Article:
2. Compensable Hours

Before calculating the total sum awarded for Mr. Ukeiley's work, the Court must determine the correct number of hours for which he and other members of his law firm can be compensated. As noted the complaint consisted of two claims, one of which was dismissed with prejudice and the other without prejudice. Defs.' Opp'n at 3. The Sierra Club seeks compensation for counsel's time spent working on the entire matter, while the EPA seeks a 50% reduction because the Sierra Club could still pursue the claim dismissed without prejudice in the future. Id. at 17.

To be awarded fees under the citizen's suit provision of the Clean Air Act, a party must have " some success on the merits." Ruckelshaus v. Sierra Club, 463 U.S. 680, 682, 103 S.Ct. 3274, 77 L.Ed.2d 938 (1983). Being eligible for fees, however, does not mean that the plaintiff is " eligible for fees on all claims it made before the court." Sierra Club v. EPA, 769 F.2d 796, 801 (D.C.Cir.1985) (emphasis in original). When, in a single lawsuit, a plaintiff brings " distinctly different claims for relief that are based on different facts and legal theories ..., work on an unsuccessful claim cannot be deemed to have been expended in pursuit of the ultimate result achieved." Hensley, 461 U.S. at 434-35, 103 S.Ct. 1933 (internal quotation marks omitted); see also Sierra Club, 769 F.2d at 801 (" A plaintiff should not be able to force his opponent to pay for the legal services involved in bringing groundless claims simply because those unsuccessful claims were brought in a lawsuit that included successful claims." ). However, some claims may " involve a common core of facts or will be based on related legal theories." Hensley, 461 U.S. at 435, 103 S.Ct. 1933; F.J. Vollmer Co. v. Magaw, 102 F.3d 591, 599 (D.C.Cir.1996) (finding two claims related where each " rested on similar arguments" ). In such cases, counsel's " time will be devoted generally to the litigation as a whole, making it difficult to divide the hours expended on a claim-by-claim basis." Hensley, 461 U.S. at 435, 103 S.Ct. 1933. Lawsuits meeting this description " cannot be viewed as a series of discrete claims." Id.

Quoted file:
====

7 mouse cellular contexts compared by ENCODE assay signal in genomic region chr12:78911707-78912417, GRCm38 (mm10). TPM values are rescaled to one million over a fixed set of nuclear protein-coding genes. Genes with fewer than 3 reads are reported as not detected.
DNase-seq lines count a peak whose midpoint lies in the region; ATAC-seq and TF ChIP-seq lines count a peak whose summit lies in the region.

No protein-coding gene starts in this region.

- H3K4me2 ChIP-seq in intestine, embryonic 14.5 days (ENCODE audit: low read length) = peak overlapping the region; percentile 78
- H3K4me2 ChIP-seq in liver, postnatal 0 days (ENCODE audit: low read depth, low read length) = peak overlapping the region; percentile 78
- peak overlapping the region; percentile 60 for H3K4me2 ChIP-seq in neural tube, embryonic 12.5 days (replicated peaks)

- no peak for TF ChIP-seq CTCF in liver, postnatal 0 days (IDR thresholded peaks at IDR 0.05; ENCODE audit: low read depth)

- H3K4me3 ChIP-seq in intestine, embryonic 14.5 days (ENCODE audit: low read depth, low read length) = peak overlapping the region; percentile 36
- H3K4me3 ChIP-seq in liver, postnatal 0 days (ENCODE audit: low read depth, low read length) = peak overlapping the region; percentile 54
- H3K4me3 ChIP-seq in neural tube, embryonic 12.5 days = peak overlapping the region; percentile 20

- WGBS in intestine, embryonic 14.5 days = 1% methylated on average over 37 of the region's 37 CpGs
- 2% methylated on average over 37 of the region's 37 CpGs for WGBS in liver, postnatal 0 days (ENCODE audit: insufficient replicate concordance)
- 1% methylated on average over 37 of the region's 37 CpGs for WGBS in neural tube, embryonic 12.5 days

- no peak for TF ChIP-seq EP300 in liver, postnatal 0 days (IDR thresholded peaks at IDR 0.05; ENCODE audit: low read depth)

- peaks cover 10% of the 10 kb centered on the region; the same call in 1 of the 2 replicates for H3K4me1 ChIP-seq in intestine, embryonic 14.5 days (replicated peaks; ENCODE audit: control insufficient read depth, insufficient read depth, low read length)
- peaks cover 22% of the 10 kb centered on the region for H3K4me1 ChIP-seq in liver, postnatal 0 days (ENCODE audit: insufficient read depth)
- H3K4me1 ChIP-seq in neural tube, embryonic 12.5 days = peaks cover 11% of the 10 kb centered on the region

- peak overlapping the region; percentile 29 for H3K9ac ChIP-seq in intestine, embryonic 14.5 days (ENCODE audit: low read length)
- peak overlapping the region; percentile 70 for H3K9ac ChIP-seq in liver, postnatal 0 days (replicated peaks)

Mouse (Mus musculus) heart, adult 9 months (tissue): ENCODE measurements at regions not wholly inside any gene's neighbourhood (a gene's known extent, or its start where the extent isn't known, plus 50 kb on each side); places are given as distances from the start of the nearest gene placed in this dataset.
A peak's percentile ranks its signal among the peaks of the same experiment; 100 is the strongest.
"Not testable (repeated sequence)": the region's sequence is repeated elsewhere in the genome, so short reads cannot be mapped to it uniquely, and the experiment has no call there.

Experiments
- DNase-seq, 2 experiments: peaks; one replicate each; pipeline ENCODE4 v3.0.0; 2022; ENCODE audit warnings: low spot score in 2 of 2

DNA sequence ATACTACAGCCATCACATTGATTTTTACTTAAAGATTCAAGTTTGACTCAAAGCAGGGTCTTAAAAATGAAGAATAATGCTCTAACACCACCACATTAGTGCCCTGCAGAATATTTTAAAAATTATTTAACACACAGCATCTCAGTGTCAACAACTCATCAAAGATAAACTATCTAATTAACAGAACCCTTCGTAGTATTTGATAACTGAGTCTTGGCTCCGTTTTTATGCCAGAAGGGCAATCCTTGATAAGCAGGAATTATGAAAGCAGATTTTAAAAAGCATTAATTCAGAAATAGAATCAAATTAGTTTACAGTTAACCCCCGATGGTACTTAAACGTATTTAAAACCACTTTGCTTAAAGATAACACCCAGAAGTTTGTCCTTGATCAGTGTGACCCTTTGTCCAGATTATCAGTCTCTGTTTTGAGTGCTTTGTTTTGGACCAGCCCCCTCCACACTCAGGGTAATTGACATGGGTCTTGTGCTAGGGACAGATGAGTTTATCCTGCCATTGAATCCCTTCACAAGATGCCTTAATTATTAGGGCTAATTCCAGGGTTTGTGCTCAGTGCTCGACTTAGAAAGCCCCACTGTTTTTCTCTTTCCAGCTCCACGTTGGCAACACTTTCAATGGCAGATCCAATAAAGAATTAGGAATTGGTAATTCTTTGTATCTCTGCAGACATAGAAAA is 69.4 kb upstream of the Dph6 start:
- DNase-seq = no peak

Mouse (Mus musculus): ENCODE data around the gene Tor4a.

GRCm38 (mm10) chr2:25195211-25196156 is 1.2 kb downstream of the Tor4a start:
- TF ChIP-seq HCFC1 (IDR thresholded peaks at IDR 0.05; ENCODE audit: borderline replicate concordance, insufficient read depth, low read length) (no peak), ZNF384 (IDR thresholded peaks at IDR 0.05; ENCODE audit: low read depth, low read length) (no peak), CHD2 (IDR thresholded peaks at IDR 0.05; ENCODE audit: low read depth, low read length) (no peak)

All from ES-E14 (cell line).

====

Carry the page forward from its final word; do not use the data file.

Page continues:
The Sierra Club seeks compensation for Mr. Ukeiley's law firm for 41.2 hours of work, including 14.3 hours for Mr. Ukeiley, 24.3 hours for his law fellows,[5] and 2.6 hours for his paralegal. Declaration of